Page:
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Visuality and Mixed Race Asian Americans Panel @ AAAS

  • AAAS @ Miami 1601 Biscayne Boulevard Miami, FL, 33132 United States (map)

Joining a panel of scholars, artists, and researchers, I will present new work at the annual Association for Asian American Studies as part of a panel discussing Visuality and Mixed Race Asian Americans. I will join Myra Washington, Laura Kina, Camilla Fojas, & Genevieve Erin O’Brien. Full description/abstract below.

This roundtable features a dynamic discussion between artists and academics as they critique the ways race is traditionally shown and offer their own explorations on the ways they see mixed-race Asian Americans.  Laura Kina will talk about mixed race in the context of ghostliness and her recent exhibition at the Japanese American National Museum and the related book publication - Sugar/Islands: Finding Okinawa in Hawai‘i –the art of Laura Kina and Emily Hanako Momohara (July 11-Sept 6, 2015). The exhibition incorporates her Sugar series of paintings and photographs by Emily Hanako Momohara from her Islands series to “examine worker migration and settlement from the islands of Okinawa to the islands of Hawai‘i, prompted by opportunities afforded by the latter’s sugar plantations and pineapple farms during the late 19th and early 20th centuries.” Sugar/Islands explores their mixed-heritage roots in Okinawa and Hawai‘i, and employs unique strategies that blend fiction and reality to question the stability of memory and identity. Through metaphors of ghostliness, Kina examines the complex ways that the past is present in all of our collective and individual identities.


Genevieve Erin O’Brien will discuss her use of food as a medium to explore race, ethnicity and identity.  Her most recent projects include Meat My Friends, GEO's Mixed Spices, and Post Pop AKA Postcolonial Popcorn.  In Meat My Friends O’Brien takes storytelling to another stage, the plate.  Her sausages are inspired by the stories of her family and friends and include offerings like “Pyongyang Ain’t No Picnic” which details her father’s journey to oversee the dismantling of North Korea’s Nuclear Reactor and his failed attempts to buy a local rotisserie chicken.  The sausage is made with ground chicken, garlic, garlic chives, Korean gojujiang chilies, soju and oven crisped chicken skin. Her current project, GEO’s Mixed Spices, is an attempt to gastronomically represent the culture of mixed race people through unique flavor and spice combinations.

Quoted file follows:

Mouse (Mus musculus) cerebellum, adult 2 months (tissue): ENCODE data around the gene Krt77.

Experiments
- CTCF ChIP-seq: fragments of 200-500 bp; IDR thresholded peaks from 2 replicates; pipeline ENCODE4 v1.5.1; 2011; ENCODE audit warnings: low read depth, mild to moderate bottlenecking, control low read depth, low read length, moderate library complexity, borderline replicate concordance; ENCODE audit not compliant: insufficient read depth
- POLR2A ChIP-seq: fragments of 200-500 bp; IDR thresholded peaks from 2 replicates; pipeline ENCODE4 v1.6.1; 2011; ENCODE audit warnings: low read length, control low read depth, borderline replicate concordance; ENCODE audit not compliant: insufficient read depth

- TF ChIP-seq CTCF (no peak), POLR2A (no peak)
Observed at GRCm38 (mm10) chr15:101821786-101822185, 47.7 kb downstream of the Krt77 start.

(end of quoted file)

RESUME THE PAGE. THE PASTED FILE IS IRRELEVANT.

Alejandro Acierto will be talking about a new body of work that follows a series of performances, sculptures, and sound works exhibited as part of the group show “Nitty Gritty” shown at the Chicago Artists’ Coalition Space. He examines the significance of the human voice as a communicative technology, and considers the use of the breath as a critical site of renewal, reclamation, and belonging. In an attempt to make visible the bodies that are portrayed without voice, this work, extending the work of Patti Duncan’s notion of politicizing silence, proclaims the breath as another strategy of agency. Continuing Duncan’s work, Acierto offers a physical manifestation of the breath through installation and audioscape as a way to claim space within the confines of the White-box gallery. An externalization of his interior, this work eschews coloristic representations of mixedness through an ephemeral sculpture that changes form based on its environment. Connecting the ways multi-racial people embody various histories and traditions, this work also reimagines the breath as a site of mixed temporalities – a site in which each inhalation fills our bodies with the breath of the past, a reminder of our predecessors, and exhales with the traces of history and family.

Finally, Camilla Fojas critiques visuality at its most familiar location – mediated representations.  She uses a number of recent cases of transracial identification as a point of departure for examining the historically shifting terms of race through ideas of racial plasticity, racial betrayal, misrepresentation, passing, covering, and the various ways that subjects self-style around racialized lines in twentieth and twenty-first century popular culture. Through her exploration of how transracial representation, when deployed by white actors and actresses—as in the yellow face portrayal in Breakfast at Tiffany’s—is a function of white supremacy. Fojas examines numerous examples in popular culture of figures who trouble racial categories by identifying with cultures or identities not their own.